Will radiologists be out of jobs in the next few years? Can artificial intelligence (AI) systems and devices replace doctors as diagnosticians? What are the ethical considerations? These were some of the key questions debated and discussed at the ‘AI in Healthcare’ conference organized by Insight Exchange Network at the Boston Harvard Club on January 18th and 19th.
Two distinct groups were in attendance—clinicians and computer scientists with AI serving as the bridge between them. Healthcare administrators representing medical centers and executives from health technology companies were also present on both days.
On Day 1 a fast paced start up showcase had entrepreneurs presenting AI powered solutions for a range of healthcare issue—from disease detection through eye scans (Optina Diagnostics) to a virtual nurse assistant (Angelcare) and more (see list with links below).
Keynote speaker Anthony Chang brought an intersectional perspective of a pediatric cardiologist care as well as a data scientist well versed in the intricacies of machine learning. The information packed presentation provided an overview of the impact and developments in AI and his work at the Children’s Hospital of Orange County where he is Chief Intelligence/Innovation Director and Medical Director, Heart Failure Program.
Chang delineated the two systems of thinking, methodogical thinking typical of AI systems and the emotional/intuitive thinking characteristic of human thinking. Ultimately human to human collaboration between clinicians and data scientists is critical.
The first keynote panel, moderated by Carlos Rodarte of Volar Health, included panelists Tatyana Kanzaveli, CEO and founder of Open Health Network, Sanjay Joshi, Chief of Technology Healthcare and Life Sciences at H20.AI, Marty Kohn, MD, consultant in clinical informatics and health policy and Kamaljit Behera, an analyst from Frost & Sullivan.
The panel discussed the role of AI in healthcare as AI becomes increasingly “intelligent” and capable of taking human like decisions. Specifically they discussed:
• How AI, serving as a clinical decision support system makes possible better decision making by clinicians for individual patients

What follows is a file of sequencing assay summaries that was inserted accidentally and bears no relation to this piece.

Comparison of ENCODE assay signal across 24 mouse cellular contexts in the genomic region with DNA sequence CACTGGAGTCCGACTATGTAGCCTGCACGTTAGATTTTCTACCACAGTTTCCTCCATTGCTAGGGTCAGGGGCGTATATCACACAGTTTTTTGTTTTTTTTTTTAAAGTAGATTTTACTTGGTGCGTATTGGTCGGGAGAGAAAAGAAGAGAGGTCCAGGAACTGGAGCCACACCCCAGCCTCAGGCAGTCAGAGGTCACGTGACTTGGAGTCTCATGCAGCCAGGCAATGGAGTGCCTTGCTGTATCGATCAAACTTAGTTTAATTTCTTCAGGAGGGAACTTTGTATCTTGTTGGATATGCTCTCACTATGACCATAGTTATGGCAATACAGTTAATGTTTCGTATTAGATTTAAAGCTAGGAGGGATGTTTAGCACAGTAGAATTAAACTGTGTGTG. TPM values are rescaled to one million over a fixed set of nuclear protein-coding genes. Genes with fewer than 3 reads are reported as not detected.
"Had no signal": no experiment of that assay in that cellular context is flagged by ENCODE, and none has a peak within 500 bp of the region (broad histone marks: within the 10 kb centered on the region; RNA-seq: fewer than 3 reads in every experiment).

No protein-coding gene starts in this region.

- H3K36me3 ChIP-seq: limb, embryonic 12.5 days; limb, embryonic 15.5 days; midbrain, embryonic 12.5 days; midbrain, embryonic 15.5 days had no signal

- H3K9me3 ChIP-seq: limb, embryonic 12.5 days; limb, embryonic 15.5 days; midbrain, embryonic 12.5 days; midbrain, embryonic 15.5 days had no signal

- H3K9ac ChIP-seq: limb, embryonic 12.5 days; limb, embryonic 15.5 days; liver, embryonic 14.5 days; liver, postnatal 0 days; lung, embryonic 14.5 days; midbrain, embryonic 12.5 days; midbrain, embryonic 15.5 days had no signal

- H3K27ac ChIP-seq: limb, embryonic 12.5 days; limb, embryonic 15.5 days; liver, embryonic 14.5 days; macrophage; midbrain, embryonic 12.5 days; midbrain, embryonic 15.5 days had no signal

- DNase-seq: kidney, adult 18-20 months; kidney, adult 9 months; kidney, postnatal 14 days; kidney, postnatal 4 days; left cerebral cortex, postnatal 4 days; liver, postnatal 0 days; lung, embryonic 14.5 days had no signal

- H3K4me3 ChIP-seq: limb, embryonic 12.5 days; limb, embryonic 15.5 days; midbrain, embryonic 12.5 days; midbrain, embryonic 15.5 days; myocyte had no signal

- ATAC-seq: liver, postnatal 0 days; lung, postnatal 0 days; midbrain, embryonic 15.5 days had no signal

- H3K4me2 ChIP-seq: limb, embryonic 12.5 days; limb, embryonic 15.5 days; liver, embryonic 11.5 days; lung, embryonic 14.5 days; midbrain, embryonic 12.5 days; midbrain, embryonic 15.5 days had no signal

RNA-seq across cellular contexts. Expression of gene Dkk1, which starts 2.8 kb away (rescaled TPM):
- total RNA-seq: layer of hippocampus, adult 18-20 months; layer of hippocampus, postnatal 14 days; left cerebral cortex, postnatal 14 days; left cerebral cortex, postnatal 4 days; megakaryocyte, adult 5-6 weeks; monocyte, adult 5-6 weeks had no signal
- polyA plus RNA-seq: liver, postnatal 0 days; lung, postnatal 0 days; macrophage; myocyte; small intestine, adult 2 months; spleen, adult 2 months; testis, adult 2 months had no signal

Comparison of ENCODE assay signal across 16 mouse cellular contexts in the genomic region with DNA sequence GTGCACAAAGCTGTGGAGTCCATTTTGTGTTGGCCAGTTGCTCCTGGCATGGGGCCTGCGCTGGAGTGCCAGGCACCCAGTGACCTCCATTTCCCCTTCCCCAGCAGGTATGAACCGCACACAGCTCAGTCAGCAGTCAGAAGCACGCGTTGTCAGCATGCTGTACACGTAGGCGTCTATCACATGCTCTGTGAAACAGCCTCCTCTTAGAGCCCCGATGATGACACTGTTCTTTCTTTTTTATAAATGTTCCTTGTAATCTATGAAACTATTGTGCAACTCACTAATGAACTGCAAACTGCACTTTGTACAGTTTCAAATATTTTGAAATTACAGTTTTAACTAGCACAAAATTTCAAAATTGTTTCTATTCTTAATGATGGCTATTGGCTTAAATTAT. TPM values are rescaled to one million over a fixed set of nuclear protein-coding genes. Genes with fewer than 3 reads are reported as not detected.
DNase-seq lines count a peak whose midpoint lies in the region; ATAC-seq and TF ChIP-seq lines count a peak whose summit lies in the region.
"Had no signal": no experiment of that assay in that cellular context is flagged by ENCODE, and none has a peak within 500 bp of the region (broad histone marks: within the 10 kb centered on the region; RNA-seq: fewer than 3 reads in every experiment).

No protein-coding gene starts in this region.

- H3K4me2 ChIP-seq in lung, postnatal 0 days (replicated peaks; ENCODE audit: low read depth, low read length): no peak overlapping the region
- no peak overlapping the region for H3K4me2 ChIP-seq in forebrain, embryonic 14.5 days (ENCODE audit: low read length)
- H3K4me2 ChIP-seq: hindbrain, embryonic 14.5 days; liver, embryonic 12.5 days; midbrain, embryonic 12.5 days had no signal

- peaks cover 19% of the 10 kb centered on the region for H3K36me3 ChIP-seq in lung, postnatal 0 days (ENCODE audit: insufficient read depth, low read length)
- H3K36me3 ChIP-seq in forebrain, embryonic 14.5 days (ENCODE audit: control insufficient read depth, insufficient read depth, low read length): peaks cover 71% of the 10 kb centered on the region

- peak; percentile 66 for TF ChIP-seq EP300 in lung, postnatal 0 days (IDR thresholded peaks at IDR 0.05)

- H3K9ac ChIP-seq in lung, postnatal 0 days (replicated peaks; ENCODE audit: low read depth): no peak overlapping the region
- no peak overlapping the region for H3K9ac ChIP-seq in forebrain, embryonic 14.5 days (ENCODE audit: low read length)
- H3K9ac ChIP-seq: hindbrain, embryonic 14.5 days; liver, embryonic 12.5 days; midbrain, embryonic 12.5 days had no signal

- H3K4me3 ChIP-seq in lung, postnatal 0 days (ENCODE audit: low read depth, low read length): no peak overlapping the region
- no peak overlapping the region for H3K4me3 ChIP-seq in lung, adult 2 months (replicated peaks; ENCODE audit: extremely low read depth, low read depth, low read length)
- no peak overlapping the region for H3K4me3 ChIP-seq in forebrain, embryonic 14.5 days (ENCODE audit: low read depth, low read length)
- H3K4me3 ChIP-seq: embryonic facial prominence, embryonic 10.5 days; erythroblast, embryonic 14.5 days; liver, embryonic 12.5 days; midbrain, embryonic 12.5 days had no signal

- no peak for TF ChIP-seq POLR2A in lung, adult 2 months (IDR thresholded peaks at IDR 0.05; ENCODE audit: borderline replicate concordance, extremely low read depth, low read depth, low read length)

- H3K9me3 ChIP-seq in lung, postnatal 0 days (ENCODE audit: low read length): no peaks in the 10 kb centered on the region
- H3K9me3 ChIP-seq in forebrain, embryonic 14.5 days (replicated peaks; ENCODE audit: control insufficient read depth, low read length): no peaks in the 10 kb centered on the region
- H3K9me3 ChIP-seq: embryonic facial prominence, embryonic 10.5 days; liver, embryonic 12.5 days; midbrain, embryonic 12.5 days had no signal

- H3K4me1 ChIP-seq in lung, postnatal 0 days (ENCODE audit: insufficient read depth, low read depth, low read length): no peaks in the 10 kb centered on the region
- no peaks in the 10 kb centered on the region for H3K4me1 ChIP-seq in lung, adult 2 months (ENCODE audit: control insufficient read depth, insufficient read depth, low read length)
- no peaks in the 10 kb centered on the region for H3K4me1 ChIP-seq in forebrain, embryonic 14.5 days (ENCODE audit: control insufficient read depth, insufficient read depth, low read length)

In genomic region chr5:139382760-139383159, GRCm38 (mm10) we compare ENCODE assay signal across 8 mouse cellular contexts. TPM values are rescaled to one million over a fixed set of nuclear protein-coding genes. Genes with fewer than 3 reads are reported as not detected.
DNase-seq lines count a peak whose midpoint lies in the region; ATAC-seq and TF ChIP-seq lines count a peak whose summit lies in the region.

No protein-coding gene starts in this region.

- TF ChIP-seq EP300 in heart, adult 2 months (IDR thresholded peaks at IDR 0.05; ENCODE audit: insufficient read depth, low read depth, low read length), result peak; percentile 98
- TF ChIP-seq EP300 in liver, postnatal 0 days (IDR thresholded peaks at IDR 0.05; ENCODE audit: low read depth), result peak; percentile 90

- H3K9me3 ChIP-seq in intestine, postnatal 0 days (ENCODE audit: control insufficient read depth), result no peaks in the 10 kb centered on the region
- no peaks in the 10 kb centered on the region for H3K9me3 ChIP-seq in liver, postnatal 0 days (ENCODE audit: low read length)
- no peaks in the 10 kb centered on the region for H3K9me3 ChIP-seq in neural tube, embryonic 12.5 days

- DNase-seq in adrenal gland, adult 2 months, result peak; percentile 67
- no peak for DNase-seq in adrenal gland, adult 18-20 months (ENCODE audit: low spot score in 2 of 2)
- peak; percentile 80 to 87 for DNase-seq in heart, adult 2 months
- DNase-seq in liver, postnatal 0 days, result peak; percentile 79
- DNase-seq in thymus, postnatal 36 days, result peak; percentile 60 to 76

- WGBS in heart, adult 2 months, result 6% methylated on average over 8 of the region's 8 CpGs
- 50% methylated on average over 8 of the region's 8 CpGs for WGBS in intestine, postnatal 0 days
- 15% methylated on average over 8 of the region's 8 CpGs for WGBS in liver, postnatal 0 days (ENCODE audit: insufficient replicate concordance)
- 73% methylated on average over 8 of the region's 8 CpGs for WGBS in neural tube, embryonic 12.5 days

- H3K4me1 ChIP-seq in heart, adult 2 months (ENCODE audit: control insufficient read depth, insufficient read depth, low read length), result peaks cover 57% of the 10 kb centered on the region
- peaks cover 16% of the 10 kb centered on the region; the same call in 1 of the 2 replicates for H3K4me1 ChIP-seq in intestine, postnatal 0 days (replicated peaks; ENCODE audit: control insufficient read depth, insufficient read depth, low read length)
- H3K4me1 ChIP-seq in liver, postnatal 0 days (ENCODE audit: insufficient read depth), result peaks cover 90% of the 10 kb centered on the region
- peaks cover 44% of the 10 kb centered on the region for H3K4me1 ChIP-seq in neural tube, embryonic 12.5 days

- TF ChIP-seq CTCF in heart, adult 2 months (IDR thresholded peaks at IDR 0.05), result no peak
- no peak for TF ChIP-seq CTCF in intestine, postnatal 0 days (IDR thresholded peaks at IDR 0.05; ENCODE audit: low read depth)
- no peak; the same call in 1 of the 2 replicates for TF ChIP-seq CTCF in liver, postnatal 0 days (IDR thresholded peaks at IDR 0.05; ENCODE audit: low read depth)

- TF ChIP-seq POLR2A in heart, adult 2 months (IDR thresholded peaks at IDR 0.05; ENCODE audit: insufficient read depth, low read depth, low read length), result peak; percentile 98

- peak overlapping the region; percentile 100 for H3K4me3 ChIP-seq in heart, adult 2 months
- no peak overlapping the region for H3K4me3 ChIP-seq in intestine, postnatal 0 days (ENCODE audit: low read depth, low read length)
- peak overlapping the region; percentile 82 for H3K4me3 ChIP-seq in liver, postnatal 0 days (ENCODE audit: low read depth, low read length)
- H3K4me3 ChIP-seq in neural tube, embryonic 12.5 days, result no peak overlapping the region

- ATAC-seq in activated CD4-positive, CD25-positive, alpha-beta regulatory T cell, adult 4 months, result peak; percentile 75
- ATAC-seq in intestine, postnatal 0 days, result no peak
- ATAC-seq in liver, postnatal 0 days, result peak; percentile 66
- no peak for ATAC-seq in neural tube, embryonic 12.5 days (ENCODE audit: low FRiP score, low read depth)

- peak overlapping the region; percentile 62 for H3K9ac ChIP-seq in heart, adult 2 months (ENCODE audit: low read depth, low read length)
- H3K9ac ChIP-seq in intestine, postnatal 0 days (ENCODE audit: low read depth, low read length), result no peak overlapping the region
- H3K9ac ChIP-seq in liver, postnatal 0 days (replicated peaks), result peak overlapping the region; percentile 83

• How AI makes it possible to deliver personalized precision medicine
These are exciting and promising developments that will shift the practice of medicine as well as medical education. These developments also raise questions regarding the new social contract emerging between the patient, researcher and clinician.
On Day 1 presenters highlighted the ethical challenges and opportunities for AI in Healthcare (Dr John Mattison, Assistant Medical Director and Chief Health Information Officer, Kaiser Permanente,), reviewed opportunities to bring AI into the workflows of physicians and patients at home (Dr. Kenneth Mandl, Director, Computer Health Informatics Program, Boston Children’s Hospital), and discussed the importance of data and “datathons” in bridging the Health Divide Data (Leo Anthony Celi, Principal Research Scientist, MIT).
The underlying question in all deliberations and discussions was the role of AI. Would it augment or replace existing systems and human services?
On Day 2 Dr. Michalski, Executive Director, MGH & BWH Center for Clinical Data Science presented the Center’s current projects that showcased the transformative power of emerging AI based technologies. He also discussed the challenges of implementation.
With possibilities come challenges. This was discussed by the keynote panel earlier in the day, moderated by Varesh Prasad, a Ph.D. candidate in Medical Engineering and Medical Physics at the Harvard-MIT Health Sciences & Technology program. The panel included Dr. Rowland Stewart, VP of Clinical Integrated Solutions at Mercy Hospital, Dr. Sven Van Poucke an Anesthesiologist and Emergency physician, Zol Genk, and Finale Doshi-Velez, an Assistant Professor of Computer Science at Harvard University. Here again the panelists emphasized the necessity for collaboration between data scientists designing the algorithms and the physicians providing the care. While there are use cases of successful implementation of AI powered systems, the panelists urged caution given the inevitable presence of bias in the data and the time lag in the availability of data. Computers, big data, algorithms are all tools. Powerful tools. They can identify patterns that are not evident otherwise. AI working with clinicians can reduce errors overall.
The one certainty in all scenarios discussed is the presence of humans and an uniquely human quality—Intuition. Human beings’ capacity to be intuitive and to provide context, ensure that human doctors cannot be replaced. Picture this, two superpowers working together, AI and the “gut feeling” that is the physician’s existing superpower. The future is promising.
Photo credit: Insight Exchange Network
Krina Patel is a writer/illustrator and educator committed to building provider-patient relationships. Dr. Patel’s doctoral research on the body and cognition at Harvard University and her experience adopting and promoting technology in education brings her to her current work in the health and technology sector. Follow her on Twitter, @positivelylearn.
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